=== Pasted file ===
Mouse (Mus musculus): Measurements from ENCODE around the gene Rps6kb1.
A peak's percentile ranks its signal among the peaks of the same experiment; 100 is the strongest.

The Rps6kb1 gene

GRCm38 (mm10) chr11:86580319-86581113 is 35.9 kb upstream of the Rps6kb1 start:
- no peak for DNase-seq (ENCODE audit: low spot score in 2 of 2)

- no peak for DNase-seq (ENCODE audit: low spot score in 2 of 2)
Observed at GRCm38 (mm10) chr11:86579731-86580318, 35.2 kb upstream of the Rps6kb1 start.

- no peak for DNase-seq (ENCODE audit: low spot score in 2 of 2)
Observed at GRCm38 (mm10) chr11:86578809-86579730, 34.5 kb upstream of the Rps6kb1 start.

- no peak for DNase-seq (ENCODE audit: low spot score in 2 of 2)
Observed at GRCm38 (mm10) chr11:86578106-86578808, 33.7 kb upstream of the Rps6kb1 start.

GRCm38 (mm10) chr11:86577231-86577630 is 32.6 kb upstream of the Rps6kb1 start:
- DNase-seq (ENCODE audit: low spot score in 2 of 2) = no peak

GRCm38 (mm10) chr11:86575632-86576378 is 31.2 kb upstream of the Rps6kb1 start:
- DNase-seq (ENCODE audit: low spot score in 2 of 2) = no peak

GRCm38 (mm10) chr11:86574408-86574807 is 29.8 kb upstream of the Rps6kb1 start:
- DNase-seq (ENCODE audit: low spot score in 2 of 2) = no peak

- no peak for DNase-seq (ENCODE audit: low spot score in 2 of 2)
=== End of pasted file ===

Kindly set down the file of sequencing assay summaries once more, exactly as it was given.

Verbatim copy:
Mouse (Mus musculus): Measurements from ENCODE around the gene Rps6kb1.
A peak's percentile ranks its signal among the peaks of the same experiment; 100 is the strongest.

The Rps6kb1 gene

GRCm38 (mm10) chr11:86580319-86581113 is 35.9 kb upstream of the Rps6kb1 start:
- no peak for DNase-seq (ENCODE audit: low spot score in 2 of 2)

- no peak for DNase-seq (ENCODE audit: low spot score in 2 of 2)
Observed at GRCm38 (mm10) chr11:86579731-86580318, 35.2 kb upstream of the Rps6kb1 start.

- no peak for DNase-seq (ENCODE audit: low spot score in 2 of 2)
Observed at GRCm38 (mm10) chr11:86578809-86579730, 34.5 kb upstream of the Rps6kb1 start.

- no peak for DNase-seq (ENCODE audit: low spot score in 2 of 2)
Observed at GRCm38 (mm10) chr11:86578106-86578808, 33.7 kb upstream of the Rps6kb1 start.

GRCm38 (mm10) chr11:86577231-86577630 is 32.6 kb upstream of the Rps6kb1 start:
- DNase-seq (ENCODE audit: low spot score in 2 of 2) = no peak

GRCm38 (mm10) chr11:86575632-86576378 is 31.2 kb upstream of the Rps6kb1 start:
- DNase-seq (ENCODE audit: low spot score in 2 of 2) = no peak

GRCm38 (mm10) chr11:86574408-86574807 is 29.8 kb upstream of the Rps6kb1 start:
- DNase-seq (ENCODE audit: low spot score in 2 of 2) = no peak

- no peak for DNase-seq (ENCODE audit: low spot score in 2 of 2)